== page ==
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Re: Guest Post: "Remember When" Bidding Was Bidding?
There is a lot of truth to unjum's comments, but the deeper truth is that established bidders will abandon an honest site in a heartbeat if they start to have any kind of losses.
We'd like to share a slightly different narrative:
We've been in this industry for nearly a year, having joined at a difficult time for sure. We've seen bidders come and go on our site for various reasons. AnniesBid had shipping issues from last last year until February which we solved. Even after we solved our shipping issues and brought shipping times up, we did not see many people return. When we ask bidders who are not returning, despite the shipping time improvement, the reasons given include unfamiliarity with our new auction styles (e.g., the Duel or Rolling Reserve auctions, which many people mistakenly believe is a waste of bids despite the daily bids back).
But we have totally new bidders to penny auctions joining us every week who are not afraid to try us out, and most of those win on their starter bid pack, stick around and become loyal supporters. So what's the difference between our new, more loyal bidders and some of the bidders that have taken a break?
There was a time when bidders could establish a reputation, know who to bid against and who note, and rely on that to gain $2 - $4 of product on the dollar. The only reason that situation persisted was because a lot of new bidders continued to join penny auction sites effectively subsidizing established, experienced bidders. Then, when dozens of me-too sites appeared to cater to that group, bidders started to try them out to increase their chances and ROI, which they found harder and harder to come by on larger sites like Quibids and Beezid. So they took a risk on new sites which had less competitive and easier wins.
But without the traffic to cover their costs, a lot of these sites quickly ran out of money since the percent of bidders who knew one another (and therefore would not compete against one another) was much higher. With more auctions closing for pennies, these sites failed and many bidders found themselves without product.
Now, many sites from Beezid to Skoreit are trying new auction models to increase competition. Other sites are flooding their users with thousands of promo bids. Quibids is expanding globally to add more bidders. These companies are all doing honest things to cover costs against a growing tide of bidder cooperation and ensure that they don't have to shills or bots.
And yet bidders in many other threads find all of these changes objectionable. A quick scan of APA statistics does show that many previously established bidders have stopped bidding on even well known sites. Why? Because the real reason is that powerbidders and other experienced bidders in this community got used to winning items at 50% off and can't stomach the 20% they could achieve now (albeit with different tactics).
What most people don't understand is that the same amazing deals - even better ones - are often possible in new auction formats if you use strategies other than the same worn out strategies of tag & defend, etc.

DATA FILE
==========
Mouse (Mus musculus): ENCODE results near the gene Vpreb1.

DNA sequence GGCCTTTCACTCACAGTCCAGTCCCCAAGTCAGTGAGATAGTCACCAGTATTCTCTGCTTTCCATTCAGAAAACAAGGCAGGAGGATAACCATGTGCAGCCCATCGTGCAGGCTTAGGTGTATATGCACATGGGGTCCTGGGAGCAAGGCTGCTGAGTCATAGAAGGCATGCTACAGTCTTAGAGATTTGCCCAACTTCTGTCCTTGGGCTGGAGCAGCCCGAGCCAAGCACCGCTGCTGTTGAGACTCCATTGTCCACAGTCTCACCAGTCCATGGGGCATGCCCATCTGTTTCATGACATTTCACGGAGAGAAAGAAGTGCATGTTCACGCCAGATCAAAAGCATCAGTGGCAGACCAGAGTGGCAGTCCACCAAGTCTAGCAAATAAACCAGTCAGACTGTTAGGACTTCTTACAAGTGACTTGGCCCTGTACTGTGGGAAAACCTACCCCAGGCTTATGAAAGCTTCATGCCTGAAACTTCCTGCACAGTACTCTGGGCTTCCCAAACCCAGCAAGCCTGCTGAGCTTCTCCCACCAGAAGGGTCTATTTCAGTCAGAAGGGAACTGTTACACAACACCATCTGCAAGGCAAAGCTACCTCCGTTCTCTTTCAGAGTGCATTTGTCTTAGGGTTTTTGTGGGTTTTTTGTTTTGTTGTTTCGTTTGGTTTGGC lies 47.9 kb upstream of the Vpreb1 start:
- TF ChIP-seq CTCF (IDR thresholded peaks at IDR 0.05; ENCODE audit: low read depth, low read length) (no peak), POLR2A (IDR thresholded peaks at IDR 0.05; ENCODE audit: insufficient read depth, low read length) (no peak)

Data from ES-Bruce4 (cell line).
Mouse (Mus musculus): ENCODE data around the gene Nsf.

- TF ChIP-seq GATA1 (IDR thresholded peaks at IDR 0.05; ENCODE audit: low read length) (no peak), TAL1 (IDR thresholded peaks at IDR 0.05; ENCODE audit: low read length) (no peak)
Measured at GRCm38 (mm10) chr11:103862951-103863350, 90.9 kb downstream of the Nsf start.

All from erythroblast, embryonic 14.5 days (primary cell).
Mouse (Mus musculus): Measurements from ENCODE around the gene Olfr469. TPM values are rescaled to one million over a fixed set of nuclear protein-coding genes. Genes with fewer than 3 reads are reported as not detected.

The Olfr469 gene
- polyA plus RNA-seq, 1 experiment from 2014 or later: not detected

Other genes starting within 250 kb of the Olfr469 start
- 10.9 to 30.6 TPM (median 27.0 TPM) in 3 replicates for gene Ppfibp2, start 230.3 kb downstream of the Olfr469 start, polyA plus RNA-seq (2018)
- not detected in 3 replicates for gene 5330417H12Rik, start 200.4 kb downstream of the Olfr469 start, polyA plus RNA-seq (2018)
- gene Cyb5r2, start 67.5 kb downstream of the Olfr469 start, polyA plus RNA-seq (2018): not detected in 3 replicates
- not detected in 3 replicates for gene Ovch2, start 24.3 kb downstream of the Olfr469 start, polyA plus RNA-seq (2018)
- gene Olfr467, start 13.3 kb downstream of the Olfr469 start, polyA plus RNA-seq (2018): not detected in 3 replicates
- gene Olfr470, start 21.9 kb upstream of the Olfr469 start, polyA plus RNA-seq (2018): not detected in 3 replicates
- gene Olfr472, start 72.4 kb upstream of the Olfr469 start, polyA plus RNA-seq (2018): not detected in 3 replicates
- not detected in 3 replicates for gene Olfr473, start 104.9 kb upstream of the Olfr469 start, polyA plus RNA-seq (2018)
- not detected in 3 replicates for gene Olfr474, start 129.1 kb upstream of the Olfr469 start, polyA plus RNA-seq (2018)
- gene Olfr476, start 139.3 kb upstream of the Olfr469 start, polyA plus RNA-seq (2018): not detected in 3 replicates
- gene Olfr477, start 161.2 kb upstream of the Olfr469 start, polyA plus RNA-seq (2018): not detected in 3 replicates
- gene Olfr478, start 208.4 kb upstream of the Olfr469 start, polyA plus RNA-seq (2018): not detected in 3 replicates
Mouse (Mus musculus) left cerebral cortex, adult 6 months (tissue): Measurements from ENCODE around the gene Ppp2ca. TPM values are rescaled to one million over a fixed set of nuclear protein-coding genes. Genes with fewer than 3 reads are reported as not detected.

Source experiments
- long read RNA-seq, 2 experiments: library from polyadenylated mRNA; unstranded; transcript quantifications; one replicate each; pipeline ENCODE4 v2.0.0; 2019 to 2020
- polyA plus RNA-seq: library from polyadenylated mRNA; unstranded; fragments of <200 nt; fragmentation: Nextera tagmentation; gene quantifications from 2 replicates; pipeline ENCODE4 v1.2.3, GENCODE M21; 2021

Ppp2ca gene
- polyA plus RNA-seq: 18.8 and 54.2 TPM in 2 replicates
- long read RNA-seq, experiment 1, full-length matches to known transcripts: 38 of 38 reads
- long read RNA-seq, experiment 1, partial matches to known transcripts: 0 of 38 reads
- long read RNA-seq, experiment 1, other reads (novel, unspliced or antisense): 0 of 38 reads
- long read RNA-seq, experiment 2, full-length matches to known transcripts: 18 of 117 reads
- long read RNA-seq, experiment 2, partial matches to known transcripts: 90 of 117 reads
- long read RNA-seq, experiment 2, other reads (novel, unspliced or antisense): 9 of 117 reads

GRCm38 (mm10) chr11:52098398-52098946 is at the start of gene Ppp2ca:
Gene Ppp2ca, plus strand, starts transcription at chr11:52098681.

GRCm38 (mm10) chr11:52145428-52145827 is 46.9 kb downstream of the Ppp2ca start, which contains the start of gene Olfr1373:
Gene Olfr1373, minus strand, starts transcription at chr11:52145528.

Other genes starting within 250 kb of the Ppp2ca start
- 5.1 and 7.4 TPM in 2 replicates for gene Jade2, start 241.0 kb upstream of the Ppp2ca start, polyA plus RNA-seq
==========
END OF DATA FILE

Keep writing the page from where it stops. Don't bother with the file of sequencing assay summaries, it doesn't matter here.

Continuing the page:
None of this means that penny auctions are slowly dying, but it does mean that the types of auctions and the strategies that won them are fading away to replace something more sustainable but a bit harder to win on. Will amazing deals be possible? Yes, but you'll need to be every more strategic in your bidding and try new tactics. Will collusion work? Probably not, unless you find a site that works that until the auction rules as is possible at sites like PenniesTrifecta, Share the Spoils, or even in our Duel auctions where you can split bounties with friends.
We don't want to diminish what Uanjum has said: of course there are sites using shills and bots, and some of them are still doing this despite being publicly outed. But we see and hear a lot of other bidders generally expressing frustration at the industry by using words like "shills" and "bots" in public, but in private its just as much about declining ROI on the honest sites.
We don't agree with unajum that there are just a "handful" of honest sites out there. There are dozens upon dozens of honest sites, from the large ones, to smaller ones, and they are all ready to welcome your business if you give them a chance.
This used to be and usually still us a really FUN business to be in, whether as a bidder or a site owner. Its great to be able to win some and lose some, but in the end have a good time and walk away with new friendships. Auctions sites have their fair share of blame for being irresponsible, but bidders also have developed unsustainable expectations of how much they can win so easily and how much longer the sites they win so much can stick around.
Its possible that many established, experienced bidders will stay on the sidelines as new sites emerge with new strategies because they don't want to accept the change that's needed for this business model to survive. That's their choice to make.
Well, guess what all of you new bidders? That's simply a GREAT opportunity for all of you to learn what makes new sites and strategies tick, to master those strategies while others wait, and to have less competition from powerbidders. Its not a decline - its an exciting time of experimentation and rebirth!
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